Making a decision is a skill for the top executives, but those decisions will be the make-or-break in your employee retention. A key driver of success in an organization is job satisfaction. A recent study points out that the finding linking happiness with decision-making and overall job satisfaction is line with other elements in employee satisfaction, such as compensation and benefits, workplace culture and career development.
As reported by Forbes on July 16th, 2023, by Roger Trapp.
When somebody who is not responding to allegations of misconduct or the like resigns from a senior post in an organization, it is generally reckoned that the reason is something like being overlooked for promotion or a disagreement over strategy or operational priorities. Few would believe that the reason was dissatisfaction with the way the organization made decisions. And yet a just-published survey commissioned by Kingsley Gate, a leading global, private equity-backed executive search firm, finds that 29% of senior executives have considered resigning from a job for this reason, with 34% saying that they had even taken the decision to resign because of it.
The finding is one of a number of surprising elements in a study of executives in a variety of industries in the Americas, Europe and Asia-Pacific. It was undertaken for Kingsley Gate by FT Longitude of the Financial Times Group in May and June of this year.
Given that the ability to make decisions is considered to be a key skill for executives, the extent of these concerns over decision-making would be serious enough on its own. But the survey also indicates the importance of this aspect of management to the organization in general. It suggests that executives who are satisfied with the decision-making effectiveness in their organizations are 3.6 times more likely to be satisfied with their jobs overall than those who are not happy with the decision-making.
This is significant because job satisfaction for all employees is a key driver of success for organizations. Indeed, the report points out that the finding linking happiness with decision-making and overall job satisfaction is line with other elements in employee satisfaction, such as compensation and benefits, workplace culture and career development.
Clearly, then, decision-making merits a lot more attention than it currently appears to be receiving from organizations. Kingsley Gate describes it as the “missing piece” in firms’ hiring strategies for senior executives, and points to how a quarter of them say they were not asked about their decision-making capabilities at interview. There is also evidence to suggest that that, even if they are asked about decision making, candidates are not pressed to elaborate on their approaches to the process and the thinking behind the decisions, it adds.
In order to counter this, Kingsley Gate says recruiters should ensure that decision making is discussed with the candidate during the hiring process. Assessing their decision-making ability and style will lead to the hiring of good decision makers, with the benefits already described. Moreover, with so many executives considering or actually resigning because of a lack of alignment with how the organization made decisions, it adds that candidates should have a good idea about the company’s decision-making approach before joining.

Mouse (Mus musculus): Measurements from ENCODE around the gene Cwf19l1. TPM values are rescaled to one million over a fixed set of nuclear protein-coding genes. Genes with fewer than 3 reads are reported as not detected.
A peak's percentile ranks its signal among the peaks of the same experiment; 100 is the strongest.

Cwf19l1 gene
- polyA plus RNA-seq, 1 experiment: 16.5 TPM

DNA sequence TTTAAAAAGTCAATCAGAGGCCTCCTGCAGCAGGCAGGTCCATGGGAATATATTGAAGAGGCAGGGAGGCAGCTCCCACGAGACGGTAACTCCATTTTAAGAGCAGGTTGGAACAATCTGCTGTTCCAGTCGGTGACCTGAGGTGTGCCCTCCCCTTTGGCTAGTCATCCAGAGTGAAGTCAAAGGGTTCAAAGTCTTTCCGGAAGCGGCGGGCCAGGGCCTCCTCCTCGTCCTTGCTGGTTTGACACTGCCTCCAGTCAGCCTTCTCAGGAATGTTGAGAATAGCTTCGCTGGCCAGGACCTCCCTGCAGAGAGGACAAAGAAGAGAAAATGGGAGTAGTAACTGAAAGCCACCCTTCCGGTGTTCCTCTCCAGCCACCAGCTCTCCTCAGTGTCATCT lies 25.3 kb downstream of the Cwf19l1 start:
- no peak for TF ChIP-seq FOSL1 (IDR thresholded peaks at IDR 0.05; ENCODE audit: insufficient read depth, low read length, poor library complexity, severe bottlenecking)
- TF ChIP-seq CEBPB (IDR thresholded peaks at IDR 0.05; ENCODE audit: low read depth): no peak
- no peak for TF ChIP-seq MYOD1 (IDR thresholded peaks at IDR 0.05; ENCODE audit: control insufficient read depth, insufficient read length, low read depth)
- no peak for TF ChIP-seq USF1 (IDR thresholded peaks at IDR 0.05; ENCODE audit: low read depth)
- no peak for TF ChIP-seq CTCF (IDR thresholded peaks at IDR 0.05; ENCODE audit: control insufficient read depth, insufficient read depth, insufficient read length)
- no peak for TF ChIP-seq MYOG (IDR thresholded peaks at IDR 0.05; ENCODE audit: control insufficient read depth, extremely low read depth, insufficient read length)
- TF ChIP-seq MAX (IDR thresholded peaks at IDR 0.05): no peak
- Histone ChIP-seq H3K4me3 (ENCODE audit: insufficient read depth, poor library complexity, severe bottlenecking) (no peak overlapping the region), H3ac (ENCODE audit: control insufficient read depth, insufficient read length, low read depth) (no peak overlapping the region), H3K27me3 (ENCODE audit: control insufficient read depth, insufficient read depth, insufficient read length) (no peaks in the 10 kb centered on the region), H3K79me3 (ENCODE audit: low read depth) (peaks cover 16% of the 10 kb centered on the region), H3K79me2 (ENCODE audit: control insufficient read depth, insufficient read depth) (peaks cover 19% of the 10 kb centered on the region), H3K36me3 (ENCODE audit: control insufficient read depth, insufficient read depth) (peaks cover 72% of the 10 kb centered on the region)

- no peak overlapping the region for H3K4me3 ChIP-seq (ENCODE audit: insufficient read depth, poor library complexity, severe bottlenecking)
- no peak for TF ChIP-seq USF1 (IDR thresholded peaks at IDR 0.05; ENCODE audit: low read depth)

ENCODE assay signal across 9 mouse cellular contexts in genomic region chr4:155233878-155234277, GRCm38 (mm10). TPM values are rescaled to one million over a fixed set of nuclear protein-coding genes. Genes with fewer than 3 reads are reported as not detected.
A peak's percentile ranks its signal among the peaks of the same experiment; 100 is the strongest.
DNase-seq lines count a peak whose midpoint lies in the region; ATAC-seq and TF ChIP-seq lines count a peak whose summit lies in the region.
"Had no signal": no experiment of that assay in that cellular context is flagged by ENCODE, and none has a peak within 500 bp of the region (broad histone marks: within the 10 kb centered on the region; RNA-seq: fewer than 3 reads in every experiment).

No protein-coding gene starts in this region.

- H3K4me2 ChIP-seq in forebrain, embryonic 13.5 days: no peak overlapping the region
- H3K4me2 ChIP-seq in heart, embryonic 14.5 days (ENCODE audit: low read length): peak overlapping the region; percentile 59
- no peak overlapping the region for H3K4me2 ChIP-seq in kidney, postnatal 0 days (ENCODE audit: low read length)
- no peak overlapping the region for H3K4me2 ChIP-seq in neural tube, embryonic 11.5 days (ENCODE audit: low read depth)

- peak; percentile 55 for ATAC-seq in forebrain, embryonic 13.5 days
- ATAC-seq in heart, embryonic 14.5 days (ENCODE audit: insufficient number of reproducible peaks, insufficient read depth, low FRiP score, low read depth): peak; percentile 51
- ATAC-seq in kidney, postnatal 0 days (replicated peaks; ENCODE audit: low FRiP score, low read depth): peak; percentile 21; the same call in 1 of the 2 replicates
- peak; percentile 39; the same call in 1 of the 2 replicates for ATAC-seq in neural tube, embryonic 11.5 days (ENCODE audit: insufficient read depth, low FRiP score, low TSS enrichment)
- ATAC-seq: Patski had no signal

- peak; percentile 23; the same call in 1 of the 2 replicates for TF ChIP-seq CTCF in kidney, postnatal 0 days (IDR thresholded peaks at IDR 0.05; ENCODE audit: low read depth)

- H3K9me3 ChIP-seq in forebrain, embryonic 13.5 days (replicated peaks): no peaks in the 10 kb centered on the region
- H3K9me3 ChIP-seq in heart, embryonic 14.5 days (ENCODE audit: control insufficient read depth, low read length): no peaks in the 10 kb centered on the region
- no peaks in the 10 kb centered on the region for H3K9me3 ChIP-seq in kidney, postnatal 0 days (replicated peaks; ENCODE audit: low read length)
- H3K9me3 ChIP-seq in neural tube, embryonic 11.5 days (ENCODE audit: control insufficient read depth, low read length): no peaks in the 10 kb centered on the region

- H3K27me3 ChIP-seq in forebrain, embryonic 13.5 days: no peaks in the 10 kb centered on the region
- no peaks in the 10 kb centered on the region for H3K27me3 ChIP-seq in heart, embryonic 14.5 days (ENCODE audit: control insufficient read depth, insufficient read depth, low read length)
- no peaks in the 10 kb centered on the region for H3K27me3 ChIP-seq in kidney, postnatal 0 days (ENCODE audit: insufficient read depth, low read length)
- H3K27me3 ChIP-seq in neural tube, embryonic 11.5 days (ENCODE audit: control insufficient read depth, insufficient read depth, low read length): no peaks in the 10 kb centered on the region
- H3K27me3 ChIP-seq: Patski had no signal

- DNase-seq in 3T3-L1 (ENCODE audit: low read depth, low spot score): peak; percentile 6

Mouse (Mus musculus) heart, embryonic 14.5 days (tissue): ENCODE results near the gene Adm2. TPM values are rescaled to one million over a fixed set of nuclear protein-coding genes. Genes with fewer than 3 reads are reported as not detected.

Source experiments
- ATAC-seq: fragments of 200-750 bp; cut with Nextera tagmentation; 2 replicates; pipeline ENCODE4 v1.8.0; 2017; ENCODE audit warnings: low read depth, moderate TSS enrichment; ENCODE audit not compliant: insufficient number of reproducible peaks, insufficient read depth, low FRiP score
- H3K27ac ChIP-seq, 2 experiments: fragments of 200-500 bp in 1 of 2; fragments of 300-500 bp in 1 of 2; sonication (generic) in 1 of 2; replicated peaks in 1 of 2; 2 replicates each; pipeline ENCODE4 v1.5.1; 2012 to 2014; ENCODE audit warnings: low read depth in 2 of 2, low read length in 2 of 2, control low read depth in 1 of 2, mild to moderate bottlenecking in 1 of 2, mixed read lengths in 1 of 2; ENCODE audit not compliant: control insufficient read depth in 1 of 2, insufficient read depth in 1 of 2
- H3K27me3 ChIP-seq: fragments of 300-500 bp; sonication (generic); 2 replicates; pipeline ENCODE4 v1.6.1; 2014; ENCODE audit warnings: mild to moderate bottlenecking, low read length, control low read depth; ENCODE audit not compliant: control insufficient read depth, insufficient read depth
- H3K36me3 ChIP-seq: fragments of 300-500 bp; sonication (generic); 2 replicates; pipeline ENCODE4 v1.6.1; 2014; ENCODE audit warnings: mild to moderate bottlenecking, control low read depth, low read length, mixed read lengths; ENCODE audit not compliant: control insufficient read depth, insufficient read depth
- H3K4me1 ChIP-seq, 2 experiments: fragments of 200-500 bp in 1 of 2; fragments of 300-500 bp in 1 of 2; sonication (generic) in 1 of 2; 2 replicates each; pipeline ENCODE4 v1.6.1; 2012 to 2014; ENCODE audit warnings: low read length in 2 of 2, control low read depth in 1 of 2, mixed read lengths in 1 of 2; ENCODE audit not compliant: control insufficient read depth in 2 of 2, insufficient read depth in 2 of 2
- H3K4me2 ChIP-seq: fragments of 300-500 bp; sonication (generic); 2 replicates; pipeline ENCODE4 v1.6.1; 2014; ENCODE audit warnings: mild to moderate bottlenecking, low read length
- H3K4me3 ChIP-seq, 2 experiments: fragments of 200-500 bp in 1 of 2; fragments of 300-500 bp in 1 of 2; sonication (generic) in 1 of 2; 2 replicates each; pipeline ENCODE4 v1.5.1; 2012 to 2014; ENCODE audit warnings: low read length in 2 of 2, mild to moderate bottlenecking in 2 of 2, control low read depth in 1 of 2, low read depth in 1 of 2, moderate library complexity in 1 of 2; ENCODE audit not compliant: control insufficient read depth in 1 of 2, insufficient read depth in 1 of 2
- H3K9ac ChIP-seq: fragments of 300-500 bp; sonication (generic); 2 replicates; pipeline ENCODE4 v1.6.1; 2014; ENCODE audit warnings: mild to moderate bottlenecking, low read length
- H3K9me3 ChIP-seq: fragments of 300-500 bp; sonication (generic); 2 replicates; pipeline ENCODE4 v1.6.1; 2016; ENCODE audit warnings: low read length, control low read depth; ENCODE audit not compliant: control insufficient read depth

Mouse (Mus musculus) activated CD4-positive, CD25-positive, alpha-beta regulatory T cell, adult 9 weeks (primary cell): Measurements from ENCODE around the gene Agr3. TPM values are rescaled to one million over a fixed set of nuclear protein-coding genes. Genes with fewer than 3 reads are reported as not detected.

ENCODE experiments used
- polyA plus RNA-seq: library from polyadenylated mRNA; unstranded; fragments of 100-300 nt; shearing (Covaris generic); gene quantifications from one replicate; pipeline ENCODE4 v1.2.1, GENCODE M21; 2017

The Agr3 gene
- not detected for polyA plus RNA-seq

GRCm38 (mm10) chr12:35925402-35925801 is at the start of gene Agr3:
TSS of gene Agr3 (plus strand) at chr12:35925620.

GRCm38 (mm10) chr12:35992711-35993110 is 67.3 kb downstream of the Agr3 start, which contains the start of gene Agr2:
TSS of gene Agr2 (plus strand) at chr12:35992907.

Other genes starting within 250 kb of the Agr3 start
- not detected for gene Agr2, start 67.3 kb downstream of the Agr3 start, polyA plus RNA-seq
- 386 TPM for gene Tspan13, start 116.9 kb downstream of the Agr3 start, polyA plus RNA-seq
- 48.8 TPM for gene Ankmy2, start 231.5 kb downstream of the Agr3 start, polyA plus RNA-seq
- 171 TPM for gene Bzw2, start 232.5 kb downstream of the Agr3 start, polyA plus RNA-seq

As part of this, organizations need to be prepared to delve a bit more deeply into the circumstances in which decisions are made, even when promoting from within. Umesh Ramakrishnan, CEO of Kingsley Gate, said in an interview ahead of publication of the report that “it’s not just the decision itself, it’s the process.” He explained that somebody could make the right decision, but then be hit by bad luck, such as a sudden unexpected event changing the market. Or somebody who had not made a particularly good decision could just get lucky.
He added that there should be an evaluation of the “decision-making environment” within the organization — whether the business was analytical or more entrepreneurial, mature or new. “Then you have to test the candidate to determine fit.”
The idea of “cultural fit” is tricky. On the one hand, it is obviously better if candidates are properly suited to the organization — back to alignment. But there is also a danger — a result of managers’ understandable tendency to hire in their own image — of organisations recruiting too many people who are too similar in background and outlook and can therefore develop a sort of “groupthink.”
For some time, HR departments have been seeking to remove the bias from the recruitment process for more junior employees in order to promote greater diversity and inclusiveness. With more senior hires, the job is more complex, but Kingsley Gate has developed a tool that assesses candidates with a view to giving clients an idea of what they can expect in terms of their decision-making approach. As part of the process, existing executives are assessed and placed in one of the four quadrants that are the basis of the tool. “If we find that everybody is in the same quadrant we alert the CEO,” said Ramakrishnan.
Organizations that might still doubt the need for diversity of thinking as well as of background and appearance might want to consider another of the survey’s slightly surprising findings. Yes, decision-making approaches do vary between countries, with the U.K., incidentally, adopting a relatively conservative approach. But the UAE, which many would expect to be a hierarchical and top-down society, favours a consensual approach. This is reckoned to be a result of the country attracting people from all over the world who bring with them aspects of their cultures and ways of doing business.